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Home / Articles / Food / Food Writing /  New Kids on the [Butcher] Block
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The Real Butcher Shop: More than just a piece of meat.
Zoe Haskell

New Kids on the [Butcher] Block

You’ll find no mystery meat at The Real Butcher Shop

April 22, 2014, 12:00 am

I have been looking forward to The Real Butcher Shop (907 W Alameda St., 780-8067) for some time. I live in the area, so every time I would grab a coffee at Betterday or a carton of ice cream at the Co-op (and frankly, that’s about all my shopping trips), I would stare longingly at the dark storefront, imagining the many glories of organic, farm-direct meats. The suspense was killing me, and I was pretty curious to know how the place got started. 

“I had been considering a shop for 10 years,” explains owner Tom Delehanty, “discussing it with small local producers, trying to figure out how farmers can be effective in selling products wholesale; you’re just not able to pay for the land and make a profit.”

Thankfully, he was up for the challenge. “I’m a farmer myself, and I realized what we had to do: open our own shop,” Delehanty says. “It took time to raise the money and of course personal things got in the way, but I’m glad I got the time to set the place up as it is now.” 

And what it is is pretty cool: a marketplace for farm-direct food from local and regional producers. It’s whole-carcass, grass-finished, producer-owned and lots of other adjectives that set a consumer’s heart a-flutter.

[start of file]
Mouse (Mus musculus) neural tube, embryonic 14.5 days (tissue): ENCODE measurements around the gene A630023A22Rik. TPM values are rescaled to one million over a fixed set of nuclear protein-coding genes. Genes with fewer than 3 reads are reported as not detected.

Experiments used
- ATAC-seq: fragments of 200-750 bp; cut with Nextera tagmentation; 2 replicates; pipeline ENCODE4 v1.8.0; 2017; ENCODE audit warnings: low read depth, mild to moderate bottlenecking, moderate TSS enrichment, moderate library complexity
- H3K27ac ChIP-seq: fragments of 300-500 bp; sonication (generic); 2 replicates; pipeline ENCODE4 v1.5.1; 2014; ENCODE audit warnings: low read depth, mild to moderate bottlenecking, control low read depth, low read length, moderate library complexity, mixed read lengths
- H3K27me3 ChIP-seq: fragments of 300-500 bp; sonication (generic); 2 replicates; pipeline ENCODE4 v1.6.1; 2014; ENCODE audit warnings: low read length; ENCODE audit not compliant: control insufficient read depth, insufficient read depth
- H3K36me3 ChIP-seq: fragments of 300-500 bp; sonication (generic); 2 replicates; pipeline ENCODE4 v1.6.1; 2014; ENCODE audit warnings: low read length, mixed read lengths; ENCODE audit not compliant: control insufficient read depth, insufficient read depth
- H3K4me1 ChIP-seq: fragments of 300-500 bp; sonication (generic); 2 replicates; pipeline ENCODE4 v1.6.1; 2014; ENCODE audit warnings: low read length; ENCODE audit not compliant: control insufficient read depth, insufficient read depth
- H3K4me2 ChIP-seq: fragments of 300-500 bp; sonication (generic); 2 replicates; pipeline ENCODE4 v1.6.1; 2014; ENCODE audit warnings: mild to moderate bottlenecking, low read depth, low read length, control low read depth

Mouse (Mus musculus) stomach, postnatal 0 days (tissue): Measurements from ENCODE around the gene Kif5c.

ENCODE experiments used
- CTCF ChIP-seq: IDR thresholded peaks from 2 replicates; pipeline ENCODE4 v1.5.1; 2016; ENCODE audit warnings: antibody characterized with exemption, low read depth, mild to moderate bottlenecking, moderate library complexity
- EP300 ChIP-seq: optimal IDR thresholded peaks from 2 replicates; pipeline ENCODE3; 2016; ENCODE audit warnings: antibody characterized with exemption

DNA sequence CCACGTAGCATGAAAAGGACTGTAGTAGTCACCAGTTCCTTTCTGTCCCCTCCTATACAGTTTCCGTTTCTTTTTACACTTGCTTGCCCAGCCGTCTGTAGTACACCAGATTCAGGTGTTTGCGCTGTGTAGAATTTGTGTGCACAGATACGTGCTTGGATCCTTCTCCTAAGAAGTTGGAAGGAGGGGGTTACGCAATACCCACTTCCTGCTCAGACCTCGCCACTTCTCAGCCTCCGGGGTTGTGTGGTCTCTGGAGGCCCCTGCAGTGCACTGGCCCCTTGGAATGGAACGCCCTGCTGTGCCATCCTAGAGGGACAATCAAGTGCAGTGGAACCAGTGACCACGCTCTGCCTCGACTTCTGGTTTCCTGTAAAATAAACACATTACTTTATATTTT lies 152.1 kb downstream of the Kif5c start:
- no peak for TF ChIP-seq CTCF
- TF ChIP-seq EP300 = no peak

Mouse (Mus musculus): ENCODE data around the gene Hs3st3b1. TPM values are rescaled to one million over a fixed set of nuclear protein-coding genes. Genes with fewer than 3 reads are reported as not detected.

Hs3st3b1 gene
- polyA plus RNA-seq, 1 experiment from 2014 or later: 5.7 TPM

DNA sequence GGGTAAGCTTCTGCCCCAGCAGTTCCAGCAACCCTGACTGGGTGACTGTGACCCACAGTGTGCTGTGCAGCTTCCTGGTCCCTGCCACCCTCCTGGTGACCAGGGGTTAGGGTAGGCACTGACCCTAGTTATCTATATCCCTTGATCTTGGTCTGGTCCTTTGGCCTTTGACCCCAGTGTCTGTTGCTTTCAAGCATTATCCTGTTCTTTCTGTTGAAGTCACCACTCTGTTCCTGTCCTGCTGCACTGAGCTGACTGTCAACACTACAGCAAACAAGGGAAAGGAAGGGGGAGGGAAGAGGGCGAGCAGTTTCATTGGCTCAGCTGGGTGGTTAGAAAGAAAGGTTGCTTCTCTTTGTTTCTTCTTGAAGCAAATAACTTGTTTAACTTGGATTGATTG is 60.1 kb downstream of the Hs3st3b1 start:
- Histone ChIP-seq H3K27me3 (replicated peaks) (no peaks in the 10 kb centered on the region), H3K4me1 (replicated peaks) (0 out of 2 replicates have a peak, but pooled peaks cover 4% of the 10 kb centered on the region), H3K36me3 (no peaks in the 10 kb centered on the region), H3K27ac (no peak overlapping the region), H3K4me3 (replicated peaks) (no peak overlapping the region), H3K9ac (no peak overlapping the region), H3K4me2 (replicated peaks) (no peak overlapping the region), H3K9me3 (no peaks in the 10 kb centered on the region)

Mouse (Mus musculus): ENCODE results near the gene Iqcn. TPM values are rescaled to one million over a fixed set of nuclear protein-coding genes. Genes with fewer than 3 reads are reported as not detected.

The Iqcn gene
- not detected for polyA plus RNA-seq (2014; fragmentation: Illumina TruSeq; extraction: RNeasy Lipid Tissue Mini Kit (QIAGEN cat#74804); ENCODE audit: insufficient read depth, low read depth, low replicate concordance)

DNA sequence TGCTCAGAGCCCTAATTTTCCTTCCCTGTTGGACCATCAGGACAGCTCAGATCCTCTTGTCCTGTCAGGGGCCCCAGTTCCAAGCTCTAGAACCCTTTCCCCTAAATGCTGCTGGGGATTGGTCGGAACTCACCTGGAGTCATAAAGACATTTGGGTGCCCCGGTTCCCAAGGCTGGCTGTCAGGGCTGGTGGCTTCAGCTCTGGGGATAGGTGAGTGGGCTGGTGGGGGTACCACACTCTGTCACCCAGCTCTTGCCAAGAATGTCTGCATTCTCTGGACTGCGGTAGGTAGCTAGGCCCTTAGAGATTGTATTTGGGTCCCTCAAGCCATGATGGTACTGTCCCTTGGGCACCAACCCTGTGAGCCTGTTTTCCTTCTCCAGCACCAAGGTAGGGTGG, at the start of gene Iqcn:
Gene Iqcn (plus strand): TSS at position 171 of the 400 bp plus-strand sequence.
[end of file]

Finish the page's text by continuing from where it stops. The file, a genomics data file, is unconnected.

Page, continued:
“There are only a handful of places like this in the country,” says lead butcher Zach Hulbert. “I really believe in the ideal and the goal of the place: providing local support, not undercutting. We give the producers what they need to continue their business and price up from there.”

For him, meeting farmers (and their animals) is paramount in running a successful operation. 

“Take the pork for example; it’s pasture-raised,” he says. “I mean, are you kidding? Pasture-raised pork? You don’t find that anymore!” 

When I first walked in, I was making a beeline for that meat counter, but kept getting a bit distracted, because hold on, is that a ton of honey? And local sourdough? A wall of milk and cheese? They serve burgers here?! Yes, and don’t worry, I am not about to let you down by not eating one.

I had the organic beef burger with caramelized onions, tomato and greens ($12) and a side of potato salad (the other option is rainbow chard), and it was great. Honestly, it could give local favorites a run for their money. I got the add-on of a fried egg (you can also get bacon or green chile) for $1.50, and I have to tell you—yes, the burger was lovely, the onions, heirloom tomato and greens it comes with were great—but for me, the real star of the show was the egg. It was the absolute ideal over-medium, the thing that all other over-medium eggs strive to be. 

Ballads will be written about this egg. Long, involved, rhyming ballads. Everything that perfectly gooey yolk touched turned to awesome.

I also tried the lamb burger ($14) on a separate occasion, because I have a mortal stomach, and it was packed with flavor and left me with that satisfying I’m-going-to-nap-till-Tuesday feeling. With heritage turkey and buffalo burgers as well ($12), there have plenty of options. 

You can also get in on that pasture-raised pork situation and try their pulled-pork sandwich ($12).

Sure, 12 bucks can be considered a bit steep for a burger, but it’s nice to know where everything came from and where the money is going. Not to mention that the deliciousness you’re tasting is from the actual ingredients. 

“We know exactly who made and farmed everything, where everything comes from,” Delehanty says. “There’s no mystery here.”   


 

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